Policy: Former Florida governor says governments must demand greater accountability from schools


MONCTON – Former Florida governor Jeb Bush says New Brunswick could attract investors and create high-paying jobs by focusing on an educated workforce.


Bush, viewed as a leading advocate for educational reform and improving student success in his home state, said a focus on education will also sustain traditional professions.

“Creating communities with really talented young people that have gained the power of knowledge through a rigorous education is probably the single most important thing over the long haul to create wealth on a sustained basis,” Bush said in an interview with the Telegraph-Journal. “I think it’s wise for the provinces to focus on this as a high priority.”

Bush added: “I would just urge bolder thinking about it, not to be tied to a 1950s business model for education since we are living in 2010 with the innovation that is taking place.”

The two-term governor of Florida, son of former U.S. president George H.W. Bush, and the younger brother of former president George W. Bush, was in Moncton Tuesday evening as the guest speaker at the 15th anniversary dinner of the Atlantic Institute for Market Studies.

The regional think-tank is also pushing for greater accountability for Atlantic schools and annually issues a high school report card to grade the success of regional institutions.

After leaving office in 2007, Bush started the Foundation for Excellence in Education, a not-for-profit education think-tank headquartered in Tallahassee, Fla.

The foundation’s view is that when they are provided a high-quality education, students will receive the skills to succeed in a global marketplace.

Its mission affirms that an educated workforce would attract investors and in turn create a more prosperous state.

“The stereotype about the knowledge-based industry is that everyone has to be in the knowledge-based sector,” Bush said.

“And that’s not a bad place to be, but every sector has a knowledge-based component to it.

“If you’re the world leader in fisheries, there are ways to enhance productivity that are taking place here and you need skilled workers to be able to do that.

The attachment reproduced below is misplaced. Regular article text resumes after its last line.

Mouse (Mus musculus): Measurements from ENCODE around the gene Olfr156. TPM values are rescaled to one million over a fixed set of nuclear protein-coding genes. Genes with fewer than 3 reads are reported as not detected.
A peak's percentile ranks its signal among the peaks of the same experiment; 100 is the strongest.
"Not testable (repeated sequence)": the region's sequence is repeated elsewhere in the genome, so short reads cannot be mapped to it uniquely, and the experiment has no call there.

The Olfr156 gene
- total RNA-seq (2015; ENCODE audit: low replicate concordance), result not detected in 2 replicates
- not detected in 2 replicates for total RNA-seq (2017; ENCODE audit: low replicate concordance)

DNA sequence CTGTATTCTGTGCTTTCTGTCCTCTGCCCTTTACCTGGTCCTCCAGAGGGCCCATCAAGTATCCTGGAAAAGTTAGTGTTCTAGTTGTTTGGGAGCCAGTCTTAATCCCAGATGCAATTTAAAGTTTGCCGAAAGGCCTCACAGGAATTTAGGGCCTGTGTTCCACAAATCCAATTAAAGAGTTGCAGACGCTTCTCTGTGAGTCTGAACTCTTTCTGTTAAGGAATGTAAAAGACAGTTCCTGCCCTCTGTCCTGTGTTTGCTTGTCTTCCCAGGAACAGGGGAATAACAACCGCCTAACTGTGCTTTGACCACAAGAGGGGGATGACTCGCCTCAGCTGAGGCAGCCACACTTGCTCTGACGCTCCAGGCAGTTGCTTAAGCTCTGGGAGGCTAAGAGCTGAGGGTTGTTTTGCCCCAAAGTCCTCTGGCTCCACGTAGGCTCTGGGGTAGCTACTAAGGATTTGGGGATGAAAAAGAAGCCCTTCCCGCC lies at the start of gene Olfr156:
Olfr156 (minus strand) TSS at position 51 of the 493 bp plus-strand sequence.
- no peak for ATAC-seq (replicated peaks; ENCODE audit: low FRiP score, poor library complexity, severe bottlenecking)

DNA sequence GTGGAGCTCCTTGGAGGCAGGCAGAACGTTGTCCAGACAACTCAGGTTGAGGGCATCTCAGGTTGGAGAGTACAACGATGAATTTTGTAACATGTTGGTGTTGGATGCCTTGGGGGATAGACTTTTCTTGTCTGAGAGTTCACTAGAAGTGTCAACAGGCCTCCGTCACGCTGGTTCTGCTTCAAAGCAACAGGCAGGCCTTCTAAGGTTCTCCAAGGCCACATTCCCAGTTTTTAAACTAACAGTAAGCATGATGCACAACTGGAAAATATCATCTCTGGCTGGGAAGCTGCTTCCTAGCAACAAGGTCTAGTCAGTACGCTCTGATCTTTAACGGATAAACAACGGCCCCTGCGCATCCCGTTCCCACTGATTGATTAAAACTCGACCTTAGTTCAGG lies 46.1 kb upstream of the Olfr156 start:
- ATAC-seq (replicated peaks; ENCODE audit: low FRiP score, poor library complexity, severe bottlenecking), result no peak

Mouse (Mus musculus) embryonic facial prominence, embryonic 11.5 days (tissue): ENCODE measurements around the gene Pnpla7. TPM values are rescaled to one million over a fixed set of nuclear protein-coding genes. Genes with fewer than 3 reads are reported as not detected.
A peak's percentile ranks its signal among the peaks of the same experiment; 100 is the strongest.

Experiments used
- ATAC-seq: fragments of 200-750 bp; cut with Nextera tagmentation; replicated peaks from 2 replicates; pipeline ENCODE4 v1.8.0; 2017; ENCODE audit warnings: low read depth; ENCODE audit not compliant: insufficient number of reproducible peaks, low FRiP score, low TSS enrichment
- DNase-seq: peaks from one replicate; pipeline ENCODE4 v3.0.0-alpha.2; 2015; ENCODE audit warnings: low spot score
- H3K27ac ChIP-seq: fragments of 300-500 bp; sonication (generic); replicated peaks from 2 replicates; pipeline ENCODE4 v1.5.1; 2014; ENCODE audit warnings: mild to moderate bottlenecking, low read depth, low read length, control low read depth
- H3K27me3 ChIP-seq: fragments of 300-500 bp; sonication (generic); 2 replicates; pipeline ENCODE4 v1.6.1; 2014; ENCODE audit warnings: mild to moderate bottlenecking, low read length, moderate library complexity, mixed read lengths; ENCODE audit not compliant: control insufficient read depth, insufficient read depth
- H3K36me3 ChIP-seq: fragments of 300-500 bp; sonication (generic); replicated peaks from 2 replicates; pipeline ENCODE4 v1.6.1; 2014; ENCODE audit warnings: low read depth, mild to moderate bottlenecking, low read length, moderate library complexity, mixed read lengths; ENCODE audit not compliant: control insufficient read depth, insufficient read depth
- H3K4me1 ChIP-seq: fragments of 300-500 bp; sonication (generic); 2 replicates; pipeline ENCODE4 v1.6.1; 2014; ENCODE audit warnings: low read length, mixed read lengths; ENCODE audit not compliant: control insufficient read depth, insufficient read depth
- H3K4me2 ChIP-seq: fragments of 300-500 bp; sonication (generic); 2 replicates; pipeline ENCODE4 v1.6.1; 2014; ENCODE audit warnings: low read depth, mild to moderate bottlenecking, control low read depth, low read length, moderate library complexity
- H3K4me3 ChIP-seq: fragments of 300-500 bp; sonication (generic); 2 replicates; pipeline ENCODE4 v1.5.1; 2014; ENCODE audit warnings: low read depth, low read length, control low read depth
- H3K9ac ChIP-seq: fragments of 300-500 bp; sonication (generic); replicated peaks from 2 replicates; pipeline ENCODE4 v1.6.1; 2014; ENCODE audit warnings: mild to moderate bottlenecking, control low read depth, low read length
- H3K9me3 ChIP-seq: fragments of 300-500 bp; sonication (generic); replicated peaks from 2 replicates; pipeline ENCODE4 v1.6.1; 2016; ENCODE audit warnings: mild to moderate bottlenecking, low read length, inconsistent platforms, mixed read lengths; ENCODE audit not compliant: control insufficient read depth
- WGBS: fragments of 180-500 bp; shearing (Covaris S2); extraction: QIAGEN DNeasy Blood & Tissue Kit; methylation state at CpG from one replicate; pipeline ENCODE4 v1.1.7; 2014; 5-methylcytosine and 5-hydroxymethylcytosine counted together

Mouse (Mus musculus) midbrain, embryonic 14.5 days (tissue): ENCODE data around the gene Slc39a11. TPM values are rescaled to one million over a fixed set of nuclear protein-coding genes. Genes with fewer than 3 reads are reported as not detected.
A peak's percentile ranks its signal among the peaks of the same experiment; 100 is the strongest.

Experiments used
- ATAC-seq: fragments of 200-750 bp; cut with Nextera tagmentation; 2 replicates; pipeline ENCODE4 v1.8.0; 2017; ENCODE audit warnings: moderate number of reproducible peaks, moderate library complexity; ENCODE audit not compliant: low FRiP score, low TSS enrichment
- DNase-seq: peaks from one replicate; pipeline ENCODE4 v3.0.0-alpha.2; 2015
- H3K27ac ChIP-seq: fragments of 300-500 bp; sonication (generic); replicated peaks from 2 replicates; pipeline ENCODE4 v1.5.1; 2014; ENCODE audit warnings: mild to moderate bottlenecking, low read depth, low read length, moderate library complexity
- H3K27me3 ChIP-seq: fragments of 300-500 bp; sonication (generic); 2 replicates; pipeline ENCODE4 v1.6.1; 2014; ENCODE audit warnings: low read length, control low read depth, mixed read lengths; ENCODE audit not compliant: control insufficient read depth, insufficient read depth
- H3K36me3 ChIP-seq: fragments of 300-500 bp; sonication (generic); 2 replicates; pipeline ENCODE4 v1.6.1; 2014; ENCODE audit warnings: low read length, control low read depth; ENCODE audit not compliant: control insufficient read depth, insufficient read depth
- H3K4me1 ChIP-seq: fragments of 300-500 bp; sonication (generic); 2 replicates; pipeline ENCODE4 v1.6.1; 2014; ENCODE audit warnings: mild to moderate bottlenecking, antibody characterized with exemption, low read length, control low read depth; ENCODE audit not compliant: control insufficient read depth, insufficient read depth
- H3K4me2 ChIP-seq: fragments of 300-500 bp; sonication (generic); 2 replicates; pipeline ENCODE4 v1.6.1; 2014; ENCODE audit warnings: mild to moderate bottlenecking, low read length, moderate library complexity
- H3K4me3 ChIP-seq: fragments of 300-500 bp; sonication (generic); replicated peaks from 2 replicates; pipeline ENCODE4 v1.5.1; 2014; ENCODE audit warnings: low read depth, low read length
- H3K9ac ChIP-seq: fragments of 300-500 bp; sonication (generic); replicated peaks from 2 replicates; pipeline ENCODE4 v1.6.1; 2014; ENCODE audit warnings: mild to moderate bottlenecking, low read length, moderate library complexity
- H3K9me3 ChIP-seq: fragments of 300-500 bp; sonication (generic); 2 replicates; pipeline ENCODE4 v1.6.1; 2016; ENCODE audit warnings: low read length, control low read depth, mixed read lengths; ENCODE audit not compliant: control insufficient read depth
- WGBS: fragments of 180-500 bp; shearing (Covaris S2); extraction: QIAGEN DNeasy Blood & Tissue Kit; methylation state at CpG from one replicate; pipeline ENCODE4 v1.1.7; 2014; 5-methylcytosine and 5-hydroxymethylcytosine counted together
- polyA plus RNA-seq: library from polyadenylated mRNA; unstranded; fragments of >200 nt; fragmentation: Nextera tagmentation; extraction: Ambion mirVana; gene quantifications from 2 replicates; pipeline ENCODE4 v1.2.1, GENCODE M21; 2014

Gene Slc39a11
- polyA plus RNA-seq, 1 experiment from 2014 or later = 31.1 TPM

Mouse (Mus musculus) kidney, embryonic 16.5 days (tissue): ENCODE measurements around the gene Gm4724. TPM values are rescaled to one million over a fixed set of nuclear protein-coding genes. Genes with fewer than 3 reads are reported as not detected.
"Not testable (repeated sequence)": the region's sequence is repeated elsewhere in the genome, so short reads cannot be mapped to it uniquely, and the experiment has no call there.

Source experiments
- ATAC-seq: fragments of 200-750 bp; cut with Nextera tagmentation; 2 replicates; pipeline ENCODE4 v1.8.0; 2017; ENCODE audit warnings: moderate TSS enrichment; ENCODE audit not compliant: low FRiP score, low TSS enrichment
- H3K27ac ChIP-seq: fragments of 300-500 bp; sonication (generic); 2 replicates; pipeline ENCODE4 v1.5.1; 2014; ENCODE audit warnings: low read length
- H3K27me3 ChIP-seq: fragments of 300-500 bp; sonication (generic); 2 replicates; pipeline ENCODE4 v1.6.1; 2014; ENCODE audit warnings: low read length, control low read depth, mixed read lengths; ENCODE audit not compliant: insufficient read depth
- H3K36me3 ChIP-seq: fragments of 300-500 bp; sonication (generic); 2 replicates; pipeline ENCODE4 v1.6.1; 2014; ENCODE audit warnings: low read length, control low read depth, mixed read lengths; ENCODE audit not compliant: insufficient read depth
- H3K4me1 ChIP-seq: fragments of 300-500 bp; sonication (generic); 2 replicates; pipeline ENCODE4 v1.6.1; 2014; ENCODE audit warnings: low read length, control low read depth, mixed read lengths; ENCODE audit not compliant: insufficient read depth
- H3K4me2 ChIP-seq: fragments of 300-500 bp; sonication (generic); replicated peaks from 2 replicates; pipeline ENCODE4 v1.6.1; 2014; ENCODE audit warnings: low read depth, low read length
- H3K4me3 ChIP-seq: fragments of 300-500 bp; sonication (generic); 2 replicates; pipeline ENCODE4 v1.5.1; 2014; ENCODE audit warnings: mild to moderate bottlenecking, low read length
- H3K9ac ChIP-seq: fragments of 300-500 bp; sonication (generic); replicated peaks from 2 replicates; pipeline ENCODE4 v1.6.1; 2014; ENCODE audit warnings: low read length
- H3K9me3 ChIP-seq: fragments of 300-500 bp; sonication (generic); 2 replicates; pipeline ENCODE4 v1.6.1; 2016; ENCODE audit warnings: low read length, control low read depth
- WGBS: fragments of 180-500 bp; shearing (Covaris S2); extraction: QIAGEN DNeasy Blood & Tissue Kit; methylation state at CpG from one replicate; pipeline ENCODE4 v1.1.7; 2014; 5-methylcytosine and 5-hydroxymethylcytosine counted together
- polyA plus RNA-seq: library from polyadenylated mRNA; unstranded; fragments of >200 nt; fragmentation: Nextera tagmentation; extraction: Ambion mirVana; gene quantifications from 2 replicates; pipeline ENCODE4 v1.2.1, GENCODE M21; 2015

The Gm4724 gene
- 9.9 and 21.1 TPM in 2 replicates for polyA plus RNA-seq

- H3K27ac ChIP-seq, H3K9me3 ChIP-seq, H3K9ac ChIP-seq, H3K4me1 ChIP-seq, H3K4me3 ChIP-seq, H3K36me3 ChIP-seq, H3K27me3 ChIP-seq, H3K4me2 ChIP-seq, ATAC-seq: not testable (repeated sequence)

“The potential for applying technologies that require skilled workers is enormous.”

In Miramichi on Tuesday, Premier Shawn Graham delivered a speech on education in celebration of an area school’s designation as a SMART showcase community – one that uses new technologies as teaching tools.

“Harnessing technology is vital to our success because technology enables us to be innovative,” Graham said.

“And being innovative is the way to adapt to the changes caused by globalization.

“I believe adapting to change is a hallmark of the most successful businesses, communities, provinces, states, and even countries.”

While New Brunswick has one of the lowest literacy rates in Canada, Bush said Florida was in a similar position south of the border but jumped from third-last place in the U.S. to within the top 10 for elementary school literacy during his administration.

The success was garnered in spite of a budget below the average of state spending on education.

Bush credits the implementation of bold moves, including a system that rewards teachers financially for the improvement and success of their students.

Schools also receive greater funding in relation to student success levels compared to results of standardized testing.

In his evening speech, Bush said a higher standard of education can be achieved through more rigorous standards of learning, a robust accountability system, a healthy injection of competition from neighbouring schools, rewarding teacher effectiveness and an embrace of technology.

“This is about the survival of the standard of living that we take for granted,” Bush said.

“If we want to maintain the entitled programs that we have and if we want to have any chance of living the comfortable life that we have, we have to transform our education system.”